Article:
All plants and animals, including man, share the same ultimate living space. This living space is the ‘biosphere.’ The biosphere is an abstract space made up from parts of the three great earthly spheres, the lithosphere, the hydrosphere and atmosphere.
Man spends the greatest part of his existence on the very surface of the lithosphere-the so called crust. The crust forms only 0.4 per cent of the mass of our planet yet it assumes significances out of all proportion to mass. The crust is important in that it weathers to form the soil, a key physical resource necessary for life.
Also, in the case of mankind, the lithosphere provides a wide range of ‘resources’ in the form of building materials, metalliferous and non-metalliferous ores and fossil fuels.
The lithosphere also provides a surface upon and within which plants and animals can construct their homes, move about on (animals only), and fulfill their life cycle. Without a productive lithosphere it would have been impossible for our civilizations to have developed.
Resting upon the lithosphere and covering it to the extent of some 66 percent is the fluid hydrosphere. Most of the hydrosphere, some 97 percent, has a substantial amount of mineral salts dissolved within it.
These minerals originate in the lithosphere. Only lO^1 percent of the hydrosphere comprises fresh water (devoid of salts), 2 percent of the water is locked up as solid water (ice and snow) and 10~3 percent of the hydrosphere is temporarily located in the atmosphere. The significance of water in our biosphere is of absolute importance; water molecules (HzO) are an essential component of life on planet earth.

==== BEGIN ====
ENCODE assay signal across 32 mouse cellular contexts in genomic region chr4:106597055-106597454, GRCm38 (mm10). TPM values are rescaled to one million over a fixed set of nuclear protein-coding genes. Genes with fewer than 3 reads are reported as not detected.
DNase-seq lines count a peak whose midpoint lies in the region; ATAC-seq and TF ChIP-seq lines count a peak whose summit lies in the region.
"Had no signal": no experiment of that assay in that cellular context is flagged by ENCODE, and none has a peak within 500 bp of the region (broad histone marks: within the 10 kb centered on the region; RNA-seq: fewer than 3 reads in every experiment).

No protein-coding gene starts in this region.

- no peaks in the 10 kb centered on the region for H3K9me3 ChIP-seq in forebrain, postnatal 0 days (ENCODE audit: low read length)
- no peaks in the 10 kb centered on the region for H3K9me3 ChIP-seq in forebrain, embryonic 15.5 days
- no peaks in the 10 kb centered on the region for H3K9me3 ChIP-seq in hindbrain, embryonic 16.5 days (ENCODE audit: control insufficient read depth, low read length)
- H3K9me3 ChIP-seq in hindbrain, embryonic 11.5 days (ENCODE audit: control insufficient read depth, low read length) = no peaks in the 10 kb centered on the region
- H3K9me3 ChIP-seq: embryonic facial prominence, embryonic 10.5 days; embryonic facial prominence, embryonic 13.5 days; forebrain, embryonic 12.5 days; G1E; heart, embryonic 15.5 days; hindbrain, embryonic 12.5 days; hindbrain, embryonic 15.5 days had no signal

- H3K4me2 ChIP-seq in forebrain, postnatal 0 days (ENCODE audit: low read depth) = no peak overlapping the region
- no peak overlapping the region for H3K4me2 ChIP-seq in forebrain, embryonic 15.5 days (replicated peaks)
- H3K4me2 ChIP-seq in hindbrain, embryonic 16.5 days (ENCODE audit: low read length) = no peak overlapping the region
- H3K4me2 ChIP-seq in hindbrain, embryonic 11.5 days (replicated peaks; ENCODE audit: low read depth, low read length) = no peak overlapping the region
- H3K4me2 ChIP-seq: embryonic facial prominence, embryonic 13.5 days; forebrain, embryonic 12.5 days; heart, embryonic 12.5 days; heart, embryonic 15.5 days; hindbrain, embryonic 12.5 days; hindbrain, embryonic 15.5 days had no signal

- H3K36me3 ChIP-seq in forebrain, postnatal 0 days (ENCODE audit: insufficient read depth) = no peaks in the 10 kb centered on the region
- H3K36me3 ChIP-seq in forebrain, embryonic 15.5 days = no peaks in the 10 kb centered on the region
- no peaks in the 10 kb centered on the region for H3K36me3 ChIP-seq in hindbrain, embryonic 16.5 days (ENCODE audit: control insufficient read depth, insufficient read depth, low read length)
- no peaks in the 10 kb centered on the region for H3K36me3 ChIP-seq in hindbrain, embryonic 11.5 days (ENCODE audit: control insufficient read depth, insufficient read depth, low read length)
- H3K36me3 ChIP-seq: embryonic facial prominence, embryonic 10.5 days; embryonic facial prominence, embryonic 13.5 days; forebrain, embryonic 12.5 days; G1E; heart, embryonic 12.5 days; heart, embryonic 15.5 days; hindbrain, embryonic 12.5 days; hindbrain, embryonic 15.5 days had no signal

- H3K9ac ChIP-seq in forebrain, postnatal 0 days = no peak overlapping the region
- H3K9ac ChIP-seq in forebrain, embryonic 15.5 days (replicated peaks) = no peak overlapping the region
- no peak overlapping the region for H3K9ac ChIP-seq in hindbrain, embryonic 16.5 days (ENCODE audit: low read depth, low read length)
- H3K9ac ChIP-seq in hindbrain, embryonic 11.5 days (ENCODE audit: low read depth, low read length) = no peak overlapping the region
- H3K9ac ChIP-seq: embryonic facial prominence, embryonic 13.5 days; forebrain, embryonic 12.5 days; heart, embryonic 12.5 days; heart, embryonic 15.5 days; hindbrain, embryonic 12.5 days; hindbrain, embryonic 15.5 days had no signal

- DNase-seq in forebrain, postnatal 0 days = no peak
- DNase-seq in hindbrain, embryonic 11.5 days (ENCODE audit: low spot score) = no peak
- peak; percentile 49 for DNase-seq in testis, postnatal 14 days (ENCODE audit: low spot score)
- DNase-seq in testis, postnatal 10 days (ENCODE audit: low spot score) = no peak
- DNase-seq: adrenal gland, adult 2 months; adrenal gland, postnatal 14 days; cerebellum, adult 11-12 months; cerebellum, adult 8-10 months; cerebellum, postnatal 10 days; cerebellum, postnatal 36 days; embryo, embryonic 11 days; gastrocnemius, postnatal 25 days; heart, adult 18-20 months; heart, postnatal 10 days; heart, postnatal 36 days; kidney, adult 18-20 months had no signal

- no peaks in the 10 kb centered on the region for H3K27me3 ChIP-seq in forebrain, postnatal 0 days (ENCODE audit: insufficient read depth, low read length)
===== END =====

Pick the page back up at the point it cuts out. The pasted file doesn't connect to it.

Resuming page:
The presence of water has allowed the formation of an atmosphere; it permits weathering processes to act upon the lithosphere and it supports all organic life forms.
Most of the waters of our planet are located in the oceans (97 percent). In terms of potential living space, the oceans provide over 2000 times the space provided by the land surface. Unfortunately, only the uppermost one to three meters of the hydrosphere is directly usable by life forms. Below three metres a lack of light and an increase in pressure combine to provide unsuitable living conditions for all but the most specialised creatures. The great volume of the oceans represents a very useful depository for a whole range of man-made pollutants. The use of the hydrosphere as a dumping ground has may unresolve implications for biosphere conservation.
The final component of the biosphere is the gaseous atmosphere, Table. The atmosphere extends for about 32 km but only 5.5 km of this is directly usable by organisms. Beyond 32 km the atmosphere gives way to ‘space’.
The atmosphere provides essential gases necessary for respiration of animals (oxygen) and plants (carbon dioxide). As for the hydrosphere the atmosphere supplies very little by way of directly usable resources for man but its prime use is again a ‘sink’ area for airborne pollutants, both gaseous and particulate in nature.